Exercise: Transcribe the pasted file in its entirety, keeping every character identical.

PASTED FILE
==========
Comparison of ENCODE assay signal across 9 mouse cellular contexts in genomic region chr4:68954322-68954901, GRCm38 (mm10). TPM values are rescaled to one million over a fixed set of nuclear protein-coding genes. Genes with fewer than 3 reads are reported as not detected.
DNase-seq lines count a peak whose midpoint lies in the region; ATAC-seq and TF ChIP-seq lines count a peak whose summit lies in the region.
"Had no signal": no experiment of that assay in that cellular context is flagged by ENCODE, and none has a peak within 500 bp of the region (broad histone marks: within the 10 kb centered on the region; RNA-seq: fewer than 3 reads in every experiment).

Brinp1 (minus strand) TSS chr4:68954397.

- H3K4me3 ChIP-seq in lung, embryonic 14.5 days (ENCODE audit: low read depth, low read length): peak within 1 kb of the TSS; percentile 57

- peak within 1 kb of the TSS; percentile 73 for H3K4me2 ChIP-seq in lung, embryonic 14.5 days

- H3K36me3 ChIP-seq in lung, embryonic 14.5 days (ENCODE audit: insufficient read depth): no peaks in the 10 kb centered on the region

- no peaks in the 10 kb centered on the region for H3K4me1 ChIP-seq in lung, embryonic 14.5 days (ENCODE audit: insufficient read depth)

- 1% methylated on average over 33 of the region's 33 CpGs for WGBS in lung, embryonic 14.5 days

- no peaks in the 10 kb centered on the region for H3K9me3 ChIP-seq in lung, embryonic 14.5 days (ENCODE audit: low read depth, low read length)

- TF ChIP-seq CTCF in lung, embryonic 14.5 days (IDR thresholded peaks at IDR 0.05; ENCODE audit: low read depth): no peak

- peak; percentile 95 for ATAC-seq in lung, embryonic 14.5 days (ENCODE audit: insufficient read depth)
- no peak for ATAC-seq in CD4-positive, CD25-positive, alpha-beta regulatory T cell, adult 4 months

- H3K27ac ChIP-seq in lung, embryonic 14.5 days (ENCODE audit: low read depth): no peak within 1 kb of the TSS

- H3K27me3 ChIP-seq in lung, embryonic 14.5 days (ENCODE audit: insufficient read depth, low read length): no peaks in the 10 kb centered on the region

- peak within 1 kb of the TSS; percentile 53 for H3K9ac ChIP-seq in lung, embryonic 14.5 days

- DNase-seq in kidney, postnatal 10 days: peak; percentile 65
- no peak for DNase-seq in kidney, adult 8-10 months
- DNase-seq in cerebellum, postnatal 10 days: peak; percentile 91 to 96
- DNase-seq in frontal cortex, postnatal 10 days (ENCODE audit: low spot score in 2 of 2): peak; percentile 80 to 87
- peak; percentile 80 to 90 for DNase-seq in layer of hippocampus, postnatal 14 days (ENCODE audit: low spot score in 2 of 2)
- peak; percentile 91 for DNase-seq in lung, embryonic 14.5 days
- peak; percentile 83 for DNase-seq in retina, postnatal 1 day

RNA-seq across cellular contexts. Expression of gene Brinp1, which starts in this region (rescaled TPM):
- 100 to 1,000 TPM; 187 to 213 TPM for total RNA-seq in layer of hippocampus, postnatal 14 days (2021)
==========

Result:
Comparison of ENCODE assay signal across 9 mouse cellular contexts in genomic region chr4:68954322-68954901, GRCm38 (mm10). TPM values are rescaled to one million over a fixed set of nuclear protein-coding genes. Genes with fewer than 3 reads are reported as not detected.
DNase-seq lines count a peak whose midpoint lies in the region; ATAC-seq and TF ChIP-seq lines count a peak whose summit lies in the region.
"Had no signal": no experiment of that assay in that cellular context is flagged by ENCODE, and none has a peak within 500 bp of the region (broad histone marks: within the 10 kb centered on the region; RNA-seq: fewer than 3 reads in every experiment).

Brinp1 (minus strand) TSS chr4:68954397.

- H3K4me3 ChIP-seq in lung, embryonic 14.5 days (ENCODE audit: low read depth, low read length): peak within 1 kb of the TSS; percentile 57

- peak within 1 kb of the TSS; percentile 73 for H3K4me2 ChIP-seq in lung, embryonic 14.5 days

- H3K36me3 ChIP-seq in lung, embryonic 14.5 days (ENCODE audit: insufficient read depth): no peaks in the 10 kb centered on the region

- no peaks in the 10 kb centered on the region for H3K4me1 ChIP-seq in lung, embryonic 14.5 days (ENCODE audit: insufficient read depth)

- 1% methylated on average over 33 of the region's 33 CpGs for WGBS in lung, embryonic 14.5 days

- no peaks in the 10 kb centered on the region for H3K9me3 ChIP-seq in lung, embryonic 14.5 days (ENCODE audit: low read depth, low read length)

- TF ChIP-seq CTCF in lung, embryonic 14.5 days (IDR thresholded peaks at IDR 0.05; ENCODE audit: low read depth): no peak

- peak; percentile 95 for ATAC-seq in lung, embryonic 14.5 days (ENCODE audit: insufficient read depth)
- no peak for ATAC-seq in CD4-positive, CD25-positive, alpha-beta regulatory T cell, adult 4 months

- H3K27ac ChIP-seq in lung, embryonic 14.5 days (ENCODE audit: low read depth): no peak within 1 kb of the TSS

- H3K27me3 ChIP-seq in lung, embryonic 14.5 days (ENCODE audit: insufficient read depth, low read length): no peaks in the 10 kb centered on the region

- peak within 1 kb of the TSS; percentile 53 for H3K9ac ChIP-seq in lung, embryonic 14.5 days

- DNase-seq in kidney, postnatal 10 days: peak; percentile 65
- no peak for DNase-seq in kidney, adult 8-10 months
- DNase-seq in cerebellum, postnatal 10 days: peak; percentile 91 to 96
- DNase-seq in frontal cortex, postnatal 10 days (ENCODE audit: low spot score in 2 of 2): peak; percentile 80 to 87
- peak; percentile 80 to 90 for DNase-seq in layer of hippocampus, postnatal 14 days (ENCODE audit: low spot score in 2 of 2)
- peak; percentile 91 for DNase-seq in lung, embryonic 14.5 days
- peak; percentile 83 for DNase-seq in retina, postnatal 1 day

RNA-seq across cellular contexts. Expression of gene Brinp1, which starts in this region (rescaled TPM):
- 100 to 1,000 TPM; 187 to 213 TPM for total RNA-seq in layer of hippocampus, postnatal 14 days (2021)